June 10th, 2019

Pizza Capo: This is vera Italiana

Jeremy Whyte extended his peel, that long-handled spatula-like tool, into the red-hot pizza oven and under our pizza. He tilted the peel about 45 degrees to look at the pie’s underside and check its progress, then slipped the dough back for more time in the heat.

The process was repeated three times until Jeremy decided the time was right. Then, with one more quick, forward slide of the peel, a lift and a knowing smile from the Pizza Capo chef, our meal was out of the fire and headed to our table.

Once on our plates, Carla took her first bite and rolled her eyes with approval. “This really reminds me of Italy,” she said. I was thinking the same thing.

We lingered over each slice, reminiscing about our times touring the Italian countryside and visiting family. Those memories were years and thousands of miles behind us but for that evening they were alive once again.

Pizzaiolo Jeremy Whyte pulls a margherita pizza from the wood-fired oven at Pizza Capo. Popular tradition says the pie was first created in 1889 to honor Queen Margherita of Italy. Photo by Dan Shryock

Pizza Capo, which opened in May on Third Street in downtown McMinnville, is the latest in a flurry of new Italian restaurants in Yamhill County. I’m always ready to discover quality Italian food so I headed to Newberg to meet Dario Pisoni, the owner and chef of the new Rosmarino Osteria Italiano. I also stopped in Dayton where longtime chef Mario Baldieri and his wife Kathy opened Mamma Italia Ristorante on Ferry Street in January. Marco’s tortellini in brodo soup – tortellini in broth – reminded me of my grandmother’s cappelletti, tortellini shaped like “little hats” in her own special broth.

I swapped stories of Italy with Rebecca Ponzi while sipping an espresso at her Fratelli Ponzi wine bar in Dundee and learning about the family’s olive oil production in Italy’s Le Marche region. Then I caught up with Carmen Peirano, owner of iconic Nick’s Italian Café and Peirano & Daughters deli in downtown McMinnville. My appreciation for the Italian culinary influence in Oregon wine country grew with each conversation.

Back at Pizza Capo, we savor the mozzarella, basil and tomato sauce – the white, green and red of the Italian flag – that make up our margherita pizza. Like all pizzas here, it’s made in the classic Neapolitan style. There are strict Vera Pizza Napolitana (“true Neapolitan pizza” or VPN) standards that must be followed when making these pies and Capo partner and pizzaiolo Kyle Munroe is VPN certified. Whyte, a fellow pizza maker/partner, learned his Italian chops while studying cooking in Italy, most notably on scholarship at Alice Water’s Rome Sustainable Food Project. Capo’s third partner, general manager Scott Cunningham, also owns and operates the popular Community Plate restaurant across the street.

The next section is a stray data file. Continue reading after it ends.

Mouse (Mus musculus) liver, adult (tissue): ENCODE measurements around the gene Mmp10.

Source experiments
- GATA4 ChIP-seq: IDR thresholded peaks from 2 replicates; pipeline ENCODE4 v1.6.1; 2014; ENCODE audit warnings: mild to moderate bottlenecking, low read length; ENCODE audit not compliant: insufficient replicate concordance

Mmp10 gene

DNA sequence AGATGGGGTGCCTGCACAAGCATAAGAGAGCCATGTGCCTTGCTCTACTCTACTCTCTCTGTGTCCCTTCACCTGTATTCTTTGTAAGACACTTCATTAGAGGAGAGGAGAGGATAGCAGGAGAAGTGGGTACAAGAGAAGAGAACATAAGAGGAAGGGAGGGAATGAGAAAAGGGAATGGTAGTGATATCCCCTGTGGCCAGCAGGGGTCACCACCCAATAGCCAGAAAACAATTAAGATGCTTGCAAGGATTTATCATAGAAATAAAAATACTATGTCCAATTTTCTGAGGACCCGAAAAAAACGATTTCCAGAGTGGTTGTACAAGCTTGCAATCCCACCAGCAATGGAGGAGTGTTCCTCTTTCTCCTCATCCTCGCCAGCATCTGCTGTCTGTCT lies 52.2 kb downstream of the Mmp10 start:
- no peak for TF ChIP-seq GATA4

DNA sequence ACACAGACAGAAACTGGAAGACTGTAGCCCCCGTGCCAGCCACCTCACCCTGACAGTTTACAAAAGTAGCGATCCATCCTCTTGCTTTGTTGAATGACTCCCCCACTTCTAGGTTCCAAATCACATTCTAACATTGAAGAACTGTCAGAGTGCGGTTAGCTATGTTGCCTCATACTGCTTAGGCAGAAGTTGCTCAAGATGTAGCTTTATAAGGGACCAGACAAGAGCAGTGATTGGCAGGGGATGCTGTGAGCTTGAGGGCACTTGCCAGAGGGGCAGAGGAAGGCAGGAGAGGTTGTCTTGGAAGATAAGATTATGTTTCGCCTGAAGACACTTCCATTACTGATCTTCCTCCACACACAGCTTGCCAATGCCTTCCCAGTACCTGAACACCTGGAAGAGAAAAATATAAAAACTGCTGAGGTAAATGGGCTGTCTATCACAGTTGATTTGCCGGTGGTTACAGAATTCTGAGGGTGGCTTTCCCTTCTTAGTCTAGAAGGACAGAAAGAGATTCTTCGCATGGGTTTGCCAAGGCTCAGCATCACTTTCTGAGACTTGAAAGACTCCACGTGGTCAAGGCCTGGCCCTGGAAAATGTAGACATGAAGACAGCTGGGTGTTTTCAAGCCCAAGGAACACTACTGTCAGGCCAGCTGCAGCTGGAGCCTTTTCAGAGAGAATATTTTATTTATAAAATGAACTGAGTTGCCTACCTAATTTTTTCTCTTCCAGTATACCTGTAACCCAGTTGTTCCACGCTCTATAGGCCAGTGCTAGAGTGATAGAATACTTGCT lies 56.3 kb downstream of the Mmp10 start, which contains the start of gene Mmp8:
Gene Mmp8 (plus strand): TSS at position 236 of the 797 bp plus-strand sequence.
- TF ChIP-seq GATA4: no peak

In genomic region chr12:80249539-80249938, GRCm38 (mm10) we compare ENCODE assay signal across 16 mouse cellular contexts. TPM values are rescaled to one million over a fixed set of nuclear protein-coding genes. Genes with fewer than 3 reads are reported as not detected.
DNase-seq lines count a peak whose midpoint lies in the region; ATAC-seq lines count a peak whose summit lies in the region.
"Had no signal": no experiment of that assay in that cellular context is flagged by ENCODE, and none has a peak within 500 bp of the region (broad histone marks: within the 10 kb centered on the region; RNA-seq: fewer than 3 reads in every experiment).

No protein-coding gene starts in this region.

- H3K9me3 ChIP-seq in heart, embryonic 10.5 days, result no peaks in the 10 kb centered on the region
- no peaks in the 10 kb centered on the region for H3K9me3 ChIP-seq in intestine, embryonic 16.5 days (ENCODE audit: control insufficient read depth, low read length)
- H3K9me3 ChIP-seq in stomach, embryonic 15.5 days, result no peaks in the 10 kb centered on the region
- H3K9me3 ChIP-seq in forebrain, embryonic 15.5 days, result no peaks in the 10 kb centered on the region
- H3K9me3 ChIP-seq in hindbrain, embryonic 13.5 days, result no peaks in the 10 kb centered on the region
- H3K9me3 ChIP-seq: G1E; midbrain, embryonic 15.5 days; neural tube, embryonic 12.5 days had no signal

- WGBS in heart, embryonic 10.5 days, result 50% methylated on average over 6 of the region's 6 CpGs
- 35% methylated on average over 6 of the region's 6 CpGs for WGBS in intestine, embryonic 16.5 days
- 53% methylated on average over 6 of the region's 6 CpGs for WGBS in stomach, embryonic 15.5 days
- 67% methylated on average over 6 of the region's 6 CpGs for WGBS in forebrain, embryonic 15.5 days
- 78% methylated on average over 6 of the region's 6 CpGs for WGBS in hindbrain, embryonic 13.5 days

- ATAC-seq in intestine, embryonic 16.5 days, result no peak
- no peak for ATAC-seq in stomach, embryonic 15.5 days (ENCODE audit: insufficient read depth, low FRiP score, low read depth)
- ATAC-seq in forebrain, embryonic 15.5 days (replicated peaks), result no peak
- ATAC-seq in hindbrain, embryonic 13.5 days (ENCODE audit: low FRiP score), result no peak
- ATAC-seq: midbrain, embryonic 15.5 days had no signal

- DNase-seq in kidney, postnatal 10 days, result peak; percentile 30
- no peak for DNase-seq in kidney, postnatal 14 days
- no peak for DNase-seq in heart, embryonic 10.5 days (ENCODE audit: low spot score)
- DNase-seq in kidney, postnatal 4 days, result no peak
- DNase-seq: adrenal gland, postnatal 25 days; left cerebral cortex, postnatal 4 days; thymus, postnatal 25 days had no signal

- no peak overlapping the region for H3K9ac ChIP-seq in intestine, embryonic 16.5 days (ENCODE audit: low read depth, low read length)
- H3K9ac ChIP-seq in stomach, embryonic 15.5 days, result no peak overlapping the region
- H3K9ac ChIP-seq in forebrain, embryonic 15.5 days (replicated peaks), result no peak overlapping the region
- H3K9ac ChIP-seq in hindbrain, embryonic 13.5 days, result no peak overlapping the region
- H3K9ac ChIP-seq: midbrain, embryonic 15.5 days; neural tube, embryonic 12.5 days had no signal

Together, they are trying to make Pizza Capo as classic Italian as possible while working with fresh, locally sourced ingredients.

“We love Italian food so we’ll keep it there as much as we can,” Jeremy says. “Italian food is comfort food. Everybody loves pizza. And, it goes well with the local wine culture here.”

They’ve already discovered that McMinnville diners are risk takers. They’re not willing to settle for franchised pepperoni-from-a-box pizza.

“We’ve learned a lot,” Jeremy says. “We’ve learned people are more adventurous. We were pleasantly surprised at the number of people who wanted prosciutto and anchovies and fresh burrata (cheese) and things like that. It’s been fun.”

“Italy in the Valley” wine event

The Italian influence extends to the local wine industry as well. Cana’s Feast Winery in Carlton stages its annual “Italy in the Valley” celebration each August to bring more exposure to Italian varietals produced in the area. As many as 14 wineries will be offering tastings from 1 to 5 p.m. Sunday, Aug. 18, on the Cana’s Feast lawn. There’s food, gelato, and a light lunch for the $40 price of admission. Get really Italian and play bocce while you’re there. For more information and tickets, visit the winery website.

Dan Shryock writes each month about McMinnville and Yamhill County. He hopes to someday be fluent in Italian so he can visit with relatives and speak without translation.